The Royal Newfoundland Constabulary has launched a fraud investigation into a contractor who left a trail of unhappy customers — and unfinished work — in western Labrador.
The police probe comes the day after a CBC News report into the business activities of ADDAHome Development Inc.
"The RNC is in the process of identifying people who have lost money and will conduct an investigation," said Supt. Brian Dowden, who commands the Corner Brook and Labrador regions for the force.
"When you look at the big picture, including the history of the company in Grand Falls-Windsor, we believe reasonable probable grounds exist to pursue an investigation."
As CBC News reported Tuesday, ADDAHome took cash for renovation work it never completed on homes in western Labrador this summer.
At the time, the company was facing a raft of lawsuits linked to a failed subdivision plan in central Newfoundland.
Homeowners in Labrador City and Wabush paid tens of thousands of dollars, up front, for work that was never finished.
Michelle Sheaves and her husband Chris Vallis paid $40,000 for an in-law apartment to be built on the side of their house. They got only a concrete foundation.
Contacted Wednesday, Sheaves was "quite pleased" to hear that police are poised to take action.
'The RNC is in the process of identifying people who have lost money and will conduct an investigation. When you look at the big picture, including the history of the company in Grand Falls-Windsor, we believe reasonable probable grounds exist to pursue an investigation.'—RNC Supt. Brian Dowden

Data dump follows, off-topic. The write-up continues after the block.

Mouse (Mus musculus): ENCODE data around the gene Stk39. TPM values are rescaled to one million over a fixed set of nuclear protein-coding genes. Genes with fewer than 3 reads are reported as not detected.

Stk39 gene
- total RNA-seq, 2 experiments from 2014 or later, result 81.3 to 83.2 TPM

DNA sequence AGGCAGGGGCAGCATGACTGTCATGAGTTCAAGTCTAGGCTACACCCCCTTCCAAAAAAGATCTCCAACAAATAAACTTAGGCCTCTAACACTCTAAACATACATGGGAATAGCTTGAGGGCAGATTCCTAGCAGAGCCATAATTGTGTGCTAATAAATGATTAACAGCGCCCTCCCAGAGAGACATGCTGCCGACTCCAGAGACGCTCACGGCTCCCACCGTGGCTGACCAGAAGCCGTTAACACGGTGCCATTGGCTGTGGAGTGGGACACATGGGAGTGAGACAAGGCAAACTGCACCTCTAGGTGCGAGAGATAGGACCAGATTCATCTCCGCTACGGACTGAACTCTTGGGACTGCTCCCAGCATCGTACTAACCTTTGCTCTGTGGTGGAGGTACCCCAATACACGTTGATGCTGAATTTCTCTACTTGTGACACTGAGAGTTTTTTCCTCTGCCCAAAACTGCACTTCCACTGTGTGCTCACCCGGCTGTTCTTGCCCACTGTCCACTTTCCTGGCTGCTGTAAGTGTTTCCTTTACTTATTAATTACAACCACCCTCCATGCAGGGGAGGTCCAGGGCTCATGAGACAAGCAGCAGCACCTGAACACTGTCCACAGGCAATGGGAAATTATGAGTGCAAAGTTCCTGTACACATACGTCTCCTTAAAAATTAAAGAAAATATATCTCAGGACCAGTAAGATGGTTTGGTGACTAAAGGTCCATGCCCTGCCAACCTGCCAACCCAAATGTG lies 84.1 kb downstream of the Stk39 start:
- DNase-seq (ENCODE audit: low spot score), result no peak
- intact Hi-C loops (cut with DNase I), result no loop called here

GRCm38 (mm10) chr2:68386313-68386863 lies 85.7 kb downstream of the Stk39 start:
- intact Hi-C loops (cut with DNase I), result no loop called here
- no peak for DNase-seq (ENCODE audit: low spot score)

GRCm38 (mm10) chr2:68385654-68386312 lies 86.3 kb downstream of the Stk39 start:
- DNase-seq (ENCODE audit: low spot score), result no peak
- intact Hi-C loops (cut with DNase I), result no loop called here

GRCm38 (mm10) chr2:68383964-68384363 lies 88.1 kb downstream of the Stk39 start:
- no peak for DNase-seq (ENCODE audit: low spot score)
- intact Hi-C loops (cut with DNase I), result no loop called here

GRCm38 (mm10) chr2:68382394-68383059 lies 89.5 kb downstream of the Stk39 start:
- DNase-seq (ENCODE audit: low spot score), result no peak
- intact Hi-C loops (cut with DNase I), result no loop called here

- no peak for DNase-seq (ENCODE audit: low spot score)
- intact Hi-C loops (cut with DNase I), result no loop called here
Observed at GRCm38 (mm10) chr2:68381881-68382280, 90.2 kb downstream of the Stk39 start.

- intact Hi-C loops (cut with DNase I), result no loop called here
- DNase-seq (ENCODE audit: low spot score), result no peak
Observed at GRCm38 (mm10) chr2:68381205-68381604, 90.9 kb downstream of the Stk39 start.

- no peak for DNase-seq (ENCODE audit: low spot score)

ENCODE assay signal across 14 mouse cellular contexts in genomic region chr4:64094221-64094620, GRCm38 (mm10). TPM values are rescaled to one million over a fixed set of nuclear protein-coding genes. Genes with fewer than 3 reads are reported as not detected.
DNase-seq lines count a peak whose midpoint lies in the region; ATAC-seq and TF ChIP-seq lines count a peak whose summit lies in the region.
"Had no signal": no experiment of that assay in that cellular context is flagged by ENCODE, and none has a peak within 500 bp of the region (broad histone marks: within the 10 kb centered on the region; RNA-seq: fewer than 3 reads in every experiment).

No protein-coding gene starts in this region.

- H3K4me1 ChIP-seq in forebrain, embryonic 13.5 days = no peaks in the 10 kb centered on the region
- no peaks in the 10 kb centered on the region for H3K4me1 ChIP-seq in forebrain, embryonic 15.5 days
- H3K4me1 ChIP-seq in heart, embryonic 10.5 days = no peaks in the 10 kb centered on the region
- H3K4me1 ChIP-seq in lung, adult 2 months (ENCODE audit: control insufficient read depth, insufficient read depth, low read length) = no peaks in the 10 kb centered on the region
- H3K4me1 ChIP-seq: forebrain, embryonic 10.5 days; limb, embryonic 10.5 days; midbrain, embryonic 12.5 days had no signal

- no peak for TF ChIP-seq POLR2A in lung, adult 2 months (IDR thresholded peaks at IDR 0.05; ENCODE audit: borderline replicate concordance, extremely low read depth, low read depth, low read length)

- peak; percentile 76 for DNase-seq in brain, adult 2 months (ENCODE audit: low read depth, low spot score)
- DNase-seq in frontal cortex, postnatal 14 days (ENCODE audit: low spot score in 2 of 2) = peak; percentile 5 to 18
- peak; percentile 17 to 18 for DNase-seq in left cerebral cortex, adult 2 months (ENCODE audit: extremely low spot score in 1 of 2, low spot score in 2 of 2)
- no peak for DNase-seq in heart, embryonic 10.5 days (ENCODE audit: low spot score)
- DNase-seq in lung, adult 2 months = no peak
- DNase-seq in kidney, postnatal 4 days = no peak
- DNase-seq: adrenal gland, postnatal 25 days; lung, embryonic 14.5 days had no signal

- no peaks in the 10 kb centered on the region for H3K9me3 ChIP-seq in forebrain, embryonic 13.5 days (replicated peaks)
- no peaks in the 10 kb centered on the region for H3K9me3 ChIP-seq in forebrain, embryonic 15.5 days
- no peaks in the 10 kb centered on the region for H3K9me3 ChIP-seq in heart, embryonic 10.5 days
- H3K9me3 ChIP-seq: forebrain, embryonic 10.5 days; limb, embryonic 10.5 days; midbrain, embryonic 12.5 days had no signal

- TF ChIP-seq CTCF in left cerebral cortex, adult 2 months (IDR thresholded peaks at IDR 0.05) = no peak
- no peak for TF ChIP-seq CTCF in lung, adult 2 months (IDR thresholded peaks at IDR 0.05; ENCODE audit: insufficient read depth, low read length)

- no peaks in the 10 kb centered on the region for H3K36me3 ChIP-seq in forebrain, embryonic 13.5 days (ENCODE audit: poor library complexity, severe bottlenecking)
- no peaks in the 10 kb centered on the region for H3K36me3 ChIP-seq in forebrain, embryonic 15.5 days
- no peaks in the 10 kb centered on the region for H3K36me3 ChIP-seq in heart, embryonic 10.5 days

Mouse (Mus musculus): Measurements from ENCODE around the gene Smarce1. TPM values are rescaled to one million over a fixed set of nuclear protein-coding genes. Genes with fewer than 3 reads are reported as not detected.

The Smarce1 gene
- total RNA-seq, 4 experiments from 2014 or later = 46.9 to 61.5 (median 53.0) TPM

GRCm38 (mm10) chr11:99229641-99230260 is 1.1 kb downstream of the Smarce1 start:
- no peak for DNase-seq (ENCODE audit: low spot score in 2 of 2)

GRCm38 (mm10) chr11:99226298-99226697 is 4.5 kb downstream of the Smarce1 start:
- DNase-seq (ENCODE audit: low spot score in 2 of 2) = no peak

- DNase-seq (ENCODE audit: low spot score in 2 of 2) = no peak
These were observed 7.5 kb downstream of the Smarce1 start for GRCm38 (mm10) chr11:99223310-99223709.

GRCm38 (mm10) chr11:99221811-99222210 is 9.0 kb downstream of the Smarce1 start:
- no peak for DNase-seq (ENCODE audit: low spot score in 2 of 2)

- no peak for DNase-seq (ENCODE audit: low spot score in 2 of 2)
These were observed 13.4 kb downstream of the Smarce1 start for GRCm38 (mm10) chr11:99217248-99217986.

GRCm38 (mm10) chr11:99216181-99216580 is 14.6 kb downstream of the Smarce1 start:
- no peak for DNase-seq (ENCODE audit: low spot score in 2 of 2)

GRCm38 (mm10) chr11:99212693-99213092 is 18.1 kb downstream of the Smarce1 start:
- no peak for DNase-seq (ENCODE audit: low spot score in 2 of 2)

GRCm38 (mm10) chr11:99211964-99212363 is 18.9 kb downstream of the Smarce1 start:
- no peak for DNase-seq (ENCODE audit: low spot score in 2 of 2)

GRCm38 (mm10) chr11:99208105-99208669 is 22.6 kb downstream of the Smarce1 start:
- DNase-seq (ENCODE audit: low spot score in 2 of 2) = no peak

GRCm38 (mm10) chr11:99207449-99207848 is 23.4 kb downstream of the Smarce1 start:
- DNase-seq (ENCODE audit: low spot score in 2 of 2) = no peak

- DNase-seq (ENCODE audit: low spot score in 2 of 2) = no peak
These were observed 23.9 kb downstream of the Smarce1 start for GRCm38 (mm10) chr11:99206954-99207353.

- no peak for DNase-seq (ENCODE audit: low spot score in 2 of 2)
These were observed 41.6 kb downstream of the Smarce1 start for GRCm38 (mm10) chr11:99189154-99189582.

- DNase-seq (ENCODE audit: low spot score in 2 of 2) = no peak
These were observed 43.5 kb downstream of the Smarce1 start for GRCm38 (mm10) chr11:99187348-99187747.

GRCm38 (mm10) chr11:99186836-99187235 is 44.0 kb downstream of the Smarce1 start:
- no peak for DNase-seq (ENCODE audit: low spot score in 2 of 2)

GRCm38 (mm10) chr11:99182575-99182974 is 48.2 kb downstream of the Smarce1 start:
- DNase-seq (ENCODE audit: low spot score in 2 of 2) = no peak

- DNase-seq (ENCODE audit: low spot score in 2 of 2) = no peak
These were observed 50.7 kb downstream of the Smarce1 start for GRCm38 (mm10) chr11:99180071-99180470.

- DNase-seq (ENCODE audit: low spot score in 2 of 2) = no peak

Sheaves says the best outcome would be for them, and others, to get their money back.
"Also, to have him out of business, so he can’t do this to anyone else again," Sheaves said.
Warrick George paid the full cost of $7,000 to ADDAHome up front for a new driveway. It was never completed.
"It is criminal to me," George said. "Someone takes your money and they’re supposed to do a job, and don’t do a job."
Kris Brown and Candace Goulding gave about $30,000 to ADDAHome to overhaul their house. The company left town just two days after being paid the last $7,000 installment.
ADDAHome's Bill Dormody has insisted that there is "absolutely nothing sinister here." He told CBC News the business simply failed.
"I probably should have stopped two months before I did," Dormody said.
"But keep holding out for the next Monday, and the next Monday — something’s going to change, something’s going to change. I was promising people I was going to try and get their work done for them."
He noted that the Canada Revenue Agency is in the process of auditing the company.
ADDAHome is also facing five lawsuits in Newfoundland seeking more than $400,000.
Those court actions are for unpaid bills linked to an adult-living community in Grand Falls-Windsor called Parkview Village.